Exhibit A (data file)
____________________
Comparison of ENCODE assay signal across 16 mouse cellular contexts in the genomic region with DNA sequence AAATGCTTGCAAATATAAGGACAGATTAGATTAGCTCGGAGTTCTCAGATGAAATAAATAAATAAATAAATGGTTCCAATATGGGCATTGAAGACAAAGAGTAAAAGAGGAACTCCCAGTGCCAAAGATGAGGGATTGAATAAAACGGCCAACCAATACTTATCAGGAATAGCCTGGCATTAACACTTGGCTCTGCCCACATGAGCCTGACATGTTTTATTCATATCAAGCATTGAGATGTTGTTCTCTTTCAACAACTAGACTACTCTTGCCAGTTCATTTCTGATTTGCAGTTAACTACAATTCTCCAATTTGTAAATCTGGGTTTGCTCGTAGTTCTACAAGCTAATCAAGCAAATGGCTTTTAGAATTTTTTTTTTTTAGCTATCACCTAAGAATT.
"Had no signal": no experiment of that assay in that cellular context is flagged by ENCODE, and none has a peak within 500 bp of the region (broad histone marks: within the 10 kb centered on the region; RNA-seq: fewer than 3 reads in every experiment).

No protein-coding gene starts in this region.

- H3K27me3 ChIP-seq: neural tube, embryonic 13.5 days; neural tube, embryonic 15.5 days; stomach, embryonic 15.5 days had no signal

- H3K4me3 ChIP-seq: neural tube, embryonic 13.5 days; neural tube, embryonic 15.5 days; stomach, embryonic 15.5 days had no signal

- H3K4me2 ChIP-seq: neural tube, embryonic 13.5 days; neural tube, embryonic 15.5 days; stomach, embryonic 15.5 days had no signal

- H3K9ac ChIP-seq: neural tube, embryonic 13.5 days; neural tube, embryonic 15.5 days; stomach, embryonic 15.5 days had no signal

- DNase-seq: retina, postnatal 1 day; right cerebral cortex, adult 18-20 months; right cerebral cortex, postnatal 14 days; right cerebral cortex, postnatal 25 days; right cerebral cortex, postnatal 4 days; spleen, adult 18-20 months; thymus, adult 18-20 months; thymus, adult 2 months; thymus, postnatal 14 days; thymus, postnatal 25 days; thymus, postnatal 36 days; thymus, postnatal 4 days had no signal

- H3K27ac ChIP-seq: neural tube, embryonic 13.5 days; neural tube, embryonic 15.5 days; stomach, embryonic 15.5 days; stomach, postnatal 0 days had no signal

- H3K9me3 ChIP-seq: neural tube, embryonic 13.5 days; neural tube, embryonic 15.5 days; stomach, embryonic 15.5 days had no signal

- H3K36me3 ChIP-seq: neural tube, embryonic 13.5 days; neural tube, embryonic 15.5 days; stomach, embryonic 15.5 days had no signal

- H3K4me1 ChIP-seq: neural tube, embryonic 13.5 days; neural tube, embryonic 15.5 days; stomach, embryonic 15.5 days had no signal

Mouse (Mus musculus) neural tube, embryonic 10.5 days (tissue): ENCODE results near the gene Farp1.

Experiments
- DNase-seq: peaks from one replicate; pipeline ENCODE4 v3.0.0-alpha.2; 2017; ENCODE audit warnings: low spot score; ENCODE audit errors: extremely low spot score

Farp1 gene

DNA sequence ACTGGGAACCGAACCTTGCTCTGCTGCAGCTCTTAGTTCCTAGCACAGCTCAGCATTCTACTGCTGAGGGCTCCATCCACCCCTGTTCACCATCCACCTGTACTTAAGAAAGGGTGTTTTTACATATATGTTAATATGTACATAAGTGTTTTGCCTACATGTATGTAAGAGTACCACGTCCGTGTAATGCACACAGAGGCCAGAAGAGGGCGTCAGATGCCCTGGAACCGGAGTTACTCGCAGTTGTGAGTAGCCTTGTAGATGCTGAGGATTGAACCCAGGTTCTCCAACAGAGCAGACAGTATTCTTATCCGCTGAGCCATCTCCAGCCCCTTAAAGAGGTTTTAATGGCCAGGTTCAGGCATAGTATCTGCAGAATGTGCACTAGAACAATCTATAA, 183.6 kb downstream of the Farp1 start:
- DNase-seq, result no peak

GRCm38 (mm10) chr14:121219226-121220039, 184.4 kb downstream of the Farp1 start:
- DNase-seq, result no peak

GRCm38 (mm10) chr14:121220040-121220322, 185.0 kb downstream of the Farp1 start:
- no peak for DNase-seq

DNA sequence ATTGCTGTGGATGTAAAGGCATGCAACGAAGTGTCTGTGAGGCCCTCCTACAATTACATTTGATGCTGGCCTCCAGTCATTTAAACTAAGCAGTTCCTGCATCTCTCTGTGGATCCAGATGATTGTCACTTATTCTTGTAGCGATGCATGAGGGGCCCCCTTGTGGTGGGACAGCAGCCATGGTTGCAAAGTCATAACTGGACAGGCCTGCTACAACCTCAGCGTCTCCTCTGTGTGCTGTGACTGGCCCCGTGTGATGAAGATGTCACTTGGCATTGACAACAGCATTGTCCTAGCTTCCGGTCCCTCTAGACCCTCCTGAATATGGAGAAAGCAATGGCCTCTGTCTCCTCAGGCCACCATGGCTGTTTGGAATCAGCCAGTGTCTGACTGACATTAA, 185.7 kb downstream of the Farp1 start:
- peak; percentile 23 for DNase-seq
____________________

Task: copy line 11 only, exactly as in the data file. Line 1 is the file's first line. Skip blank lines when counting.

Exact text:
- H3K36me3 ChIP-seq: neural tube, embryonic 13.5 days; neural tube, embryonic 15.5 days; stomach, embryonic 15.5 days had no signal